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Talking publicly about drugs and their impact on me is hard. There is the concern that someone will use the information without understanding that each individual reacts uniquely to pharmaceuticals.  I have chosen to do so, carefully, because without explaining my reaction to drugs of any kind, I would be leaving out a lot about the impact of my condition.

Six years ago I had a “crisis” in which the TLE came forward from the background of my life and took control. One of my neurologists told me that my TLE could have remained as “unexplained but harmless” occurrences attributed to my personal makeup had I not subjected myself to extreme levels of professional stress, alcohol, and tobacco for such a long time.

With my first diagnosis, I received an anticonvulsant (AED), a tranquilizer, and a hefty dose of narcotic painkillers. The doctor also wanted to give me Lithium, but I refused. I was referred to a specialist for additional AEDs and drugs for post-traumatic stress disorder (PTSD). All these drugs were supposed to stop the pain and the seizures and to allow me to work as I had before the crisis.

This plan didn’t last long. My seizures and pain increased, and my ability to concentrate slipped away. The neurologist changed the AEDs several times before I found one that seemed to be the magic bullet. Topomax worked for a year before major problems began to surface, which permanently affected my bone marrow and temporarily attacked my muscles and memory. All the while, my seizures increased and the pain rose to an unbelievably difficult level.

A new neurologist told me right off the bat that I probably had ALS or lupus because I was in such bad shape. She ran a battery of 25 tests costing thousands of dollars before the she agreed with me that Topomax might be the problem. My condition improved immediately when I switched to Keppra, my final AED.

I call Keppra the final AED because by this time I has researched every AED on the market and found that I could not take any of them. Each one included an ingredient that caused an allergic reaction. Most of the AEDs treat multiple conditions; they’re akin to a buffet line that offers up an assortment of food to satisfy your hunger. They cover epilepsy (such as partial seizures), bipolar disorder, restless leg syndrome and fibromyalgia to name a few. Most contain antidepressants and some contain sulfa among other things. And those are the name-brand drugs. Who knows what’s in the generics?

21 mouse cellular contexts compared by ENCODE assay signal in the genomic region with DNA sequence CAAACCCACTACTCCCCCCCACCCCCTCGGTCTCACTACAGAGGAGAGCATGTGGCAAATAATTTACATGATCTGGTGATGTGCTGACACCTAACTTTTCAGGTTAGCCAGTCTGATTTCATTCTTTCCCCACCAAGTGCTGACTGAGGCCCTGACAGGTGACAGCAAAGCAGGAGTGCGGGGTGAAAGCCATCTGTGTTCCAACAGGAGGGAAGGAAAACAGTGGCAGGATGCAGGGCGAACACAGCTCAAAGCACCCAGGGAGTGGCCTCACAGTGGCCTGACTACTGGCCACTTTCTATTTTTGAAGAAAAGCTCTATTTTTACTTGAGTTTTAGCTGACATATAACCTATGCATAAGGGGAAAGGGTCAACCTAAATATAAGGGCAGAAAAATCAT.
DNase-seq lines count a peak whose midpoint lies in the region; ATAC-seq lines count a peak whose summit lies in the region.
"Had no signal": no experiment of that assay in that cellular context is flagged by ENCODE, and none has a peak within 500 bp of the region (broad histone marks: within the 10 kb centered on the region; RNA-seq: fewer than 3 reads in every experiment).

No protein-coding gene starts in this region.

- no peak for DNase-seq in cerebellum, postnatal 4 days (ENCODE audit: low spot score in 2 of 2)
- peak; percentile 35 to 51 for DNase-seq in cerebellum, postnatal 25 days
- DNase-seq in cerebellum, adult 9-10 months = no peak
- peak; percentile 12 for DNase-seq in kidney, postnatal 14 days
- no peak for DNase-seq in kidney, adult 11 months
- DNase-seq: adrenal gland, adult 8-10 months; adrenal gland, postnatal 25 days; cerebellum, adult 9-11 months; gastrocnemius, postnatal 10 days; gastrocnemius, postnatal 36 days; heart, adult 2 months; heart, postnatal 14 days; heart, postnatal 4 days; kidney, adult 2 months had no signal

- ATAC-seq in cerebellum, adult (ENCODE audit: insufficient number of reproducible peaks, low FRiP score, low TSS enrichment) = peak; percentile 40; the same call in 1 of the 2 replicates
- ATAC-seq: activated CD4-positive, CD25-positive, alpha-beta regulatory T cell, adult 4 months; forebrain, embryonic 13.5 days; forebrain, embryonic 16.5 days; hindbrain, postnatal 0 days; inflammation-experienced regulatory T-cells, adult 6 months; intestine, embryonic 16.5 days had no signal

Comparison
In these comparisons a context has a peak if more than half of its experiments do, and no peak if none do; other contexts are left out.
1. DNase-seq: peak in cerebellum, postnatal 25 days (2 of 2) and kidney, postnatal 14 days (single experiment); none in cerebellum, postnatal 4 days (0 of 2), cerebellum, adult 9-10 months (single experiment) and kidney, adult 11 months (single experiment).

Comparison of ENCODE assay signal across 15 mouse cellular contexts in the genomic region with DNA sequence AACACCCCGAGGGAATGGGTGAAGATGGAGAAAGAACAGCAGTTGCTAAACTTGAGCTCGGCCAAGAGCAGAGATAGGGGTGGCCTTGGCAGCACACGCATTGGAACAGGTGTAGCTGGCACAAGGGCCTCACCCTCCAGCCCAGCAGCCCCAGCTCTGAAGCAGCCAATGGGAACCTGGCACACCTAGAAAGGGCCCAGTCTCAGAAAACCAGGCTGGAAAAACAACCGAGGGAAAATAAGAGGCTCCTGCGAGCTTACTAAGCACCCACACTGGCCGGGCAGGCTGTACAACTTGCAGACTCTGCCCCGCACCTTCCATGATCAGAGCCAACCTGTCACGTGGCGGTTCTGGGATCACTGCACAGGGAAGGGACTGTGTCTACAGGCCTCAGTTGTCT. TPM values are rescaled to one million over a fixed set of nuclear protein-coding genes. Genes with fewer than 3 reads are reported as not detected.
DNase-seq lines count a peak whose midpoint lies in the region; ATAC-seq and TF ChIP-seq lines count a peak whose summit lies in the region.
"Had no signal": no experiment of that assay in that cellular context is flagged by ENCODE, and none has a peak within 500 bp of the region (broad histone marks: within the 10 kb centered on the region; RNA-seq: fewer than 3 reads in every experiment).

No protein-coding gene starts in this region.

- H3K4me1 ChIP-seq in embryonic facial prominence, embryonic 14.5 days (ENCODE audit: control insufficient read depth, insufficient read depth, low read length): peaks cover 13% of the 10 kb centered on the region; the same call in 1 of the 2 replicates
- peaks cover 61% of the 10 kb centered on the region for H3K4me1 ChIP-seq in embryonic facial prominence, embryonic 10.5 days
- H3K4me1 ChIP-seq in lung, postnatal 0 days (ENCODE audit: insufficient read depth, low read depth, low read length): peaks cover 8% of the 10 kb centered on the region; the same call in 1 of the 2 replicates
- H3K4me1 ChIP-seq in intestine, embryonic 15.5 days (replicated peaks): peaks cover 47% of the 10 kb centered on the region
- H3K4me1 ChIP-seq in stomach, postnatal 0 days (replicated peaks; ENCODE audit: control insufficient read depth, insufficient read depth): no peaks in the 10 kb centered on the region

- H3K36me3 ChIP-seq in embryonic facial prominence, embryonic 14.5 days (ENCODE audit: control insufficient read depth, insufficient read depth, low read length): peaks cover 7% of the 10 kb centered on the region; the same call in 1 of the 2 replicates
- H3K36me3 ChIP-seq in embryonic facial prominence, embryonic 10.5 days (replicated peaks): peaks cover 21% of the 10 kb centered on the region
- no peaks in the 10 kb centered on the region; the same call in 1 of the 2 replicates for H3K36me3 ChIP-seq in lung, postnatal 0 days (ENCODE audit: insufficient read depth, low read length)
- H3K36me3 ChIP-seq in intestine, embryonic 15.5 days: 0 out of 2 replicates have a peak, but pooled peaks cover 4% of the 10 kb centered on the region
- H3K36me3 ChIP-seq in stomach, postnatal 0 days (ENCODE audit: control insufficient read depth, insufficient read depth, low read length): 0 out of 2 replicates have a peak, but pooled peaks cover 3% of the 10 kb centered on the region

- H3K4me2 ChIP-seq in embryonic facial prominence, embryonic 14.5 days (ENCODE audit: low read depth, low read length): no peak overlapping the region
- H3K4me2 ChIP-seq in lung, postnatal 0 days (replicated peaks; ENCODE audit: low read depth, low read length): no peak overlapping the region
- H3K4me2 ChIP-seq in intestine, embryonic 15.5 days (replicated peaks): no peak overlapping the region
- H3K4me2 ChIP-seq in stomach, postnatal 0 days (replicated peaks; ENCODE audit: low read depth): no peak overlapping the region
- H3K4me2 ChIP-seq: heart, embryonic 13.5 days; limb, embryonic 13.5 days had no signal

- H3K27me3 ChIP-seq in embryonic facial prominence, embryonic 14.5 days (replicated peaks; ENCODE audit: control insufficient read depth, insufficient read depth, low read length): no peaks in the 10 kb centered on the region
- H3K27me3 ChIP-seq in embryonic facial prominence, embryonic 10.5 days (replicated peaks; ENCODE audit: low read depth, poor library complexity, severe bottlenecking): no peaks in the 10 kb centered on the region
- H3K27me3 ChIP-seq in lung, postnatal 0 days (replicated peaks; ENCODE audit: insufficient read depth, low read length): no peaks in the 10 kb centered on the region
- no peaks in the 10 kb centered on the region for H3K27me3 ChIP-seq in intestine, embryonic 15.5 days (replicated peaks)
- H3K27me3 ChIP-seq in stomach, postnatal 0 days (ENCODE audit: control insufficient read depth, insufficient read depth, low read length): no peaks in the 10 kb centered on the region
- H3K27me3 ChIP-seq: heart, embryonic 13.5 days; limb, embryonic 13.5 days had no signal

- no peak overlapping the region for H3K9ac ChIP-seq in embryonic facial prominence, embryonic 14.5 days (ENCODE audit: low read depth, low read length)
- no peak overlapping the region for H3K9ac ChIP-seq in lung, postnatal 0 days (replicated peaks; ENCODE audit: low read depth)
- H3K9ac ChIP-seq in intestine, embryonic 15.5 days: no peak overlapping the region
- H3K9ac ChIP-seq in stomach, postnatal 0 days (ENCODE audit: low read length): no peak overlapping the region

Frustrated by the list of drugs I was unable to take and by the lack of clear information available, I looked closer at the drug situation. I had felt very helpless and frightened when I first heard my diagnosis in 2005. The idea that I would have problem with the drugs was one I intentionally did not address at the time out of fear. I convinced myself the drugs would clear everything up. What I did not consider, and what I was not told, was the possibility that I might never be able to take them.

I began to look at the first group of problem drugs. All my life I have had violent reactions to antidepressants and antipsychotics. The general reaction is pain with initial use, increased seizures, and eventually suicidal thoughts and impulses. I found nothing about this reaction through medical websites or papers, but I did find an interesting reference in Seized by Eve LaPlante.  In her book, she states that the intolerance to these drugs is now considered a clue that the patient has epilepsy rather than a psychiatric disease.

Really? None of my doctors read that important piece of information. LaPlante also goes on to say that two-thirds of TLE patients did not feel that their seizures responded well to drugs. That’s a pretty high number. And the interesting question is this: if the number is actually that high, why don’t neurologists tell their patients? I’ve seen six doctors during the last six years, but the possibility of complete drug intolerance was never mentioned.

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